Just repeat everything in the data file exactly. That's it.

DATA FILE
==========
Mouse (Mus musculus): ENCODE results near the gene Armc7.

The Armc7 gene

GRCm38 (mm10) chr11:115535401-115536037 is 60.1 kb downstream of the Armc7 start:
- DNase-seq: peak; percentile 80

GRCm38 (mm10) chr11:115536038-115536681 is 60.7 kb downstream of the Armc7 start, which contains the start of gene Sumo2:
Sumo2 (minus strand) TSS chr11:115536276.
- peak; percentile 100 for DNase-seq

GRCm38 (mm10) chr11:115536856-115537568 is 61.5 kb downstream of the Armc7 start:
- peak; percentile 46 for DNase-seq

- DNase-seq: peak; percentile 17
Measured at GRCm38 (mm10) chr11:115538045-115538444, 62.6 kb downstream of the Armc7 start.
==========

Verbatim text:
Mouse (Mus musculus): ENCODE results near the gene Armc7.

The Armc7 gene

GRCm38 (mm10) chr11:115535401-115536037 is 60.1 kb downstream of the Armc7 start:
- DNase-seq: peak; percentile 80

GRCm38 (mm10) chr11:115536038-115536681 is 60.7 kb downstream of the Armc7 start, which contains the start of gene Sumo2:
Sumo2 (minus strand) TSS chr11:115536276.
- peak; percentile 100 for DNase-seq

GRCm38 (mm10) chr11:115536856-115537568 is 61.5 kb downstream of the Armc7 start:
- peak; percentile 46 for DNase-seq

- DNase-seq: peak; percentile 17
Measured at GRCm38 (mm10) chr11:115538045-115538444, 62.6 kb downstream of the Armc7 start.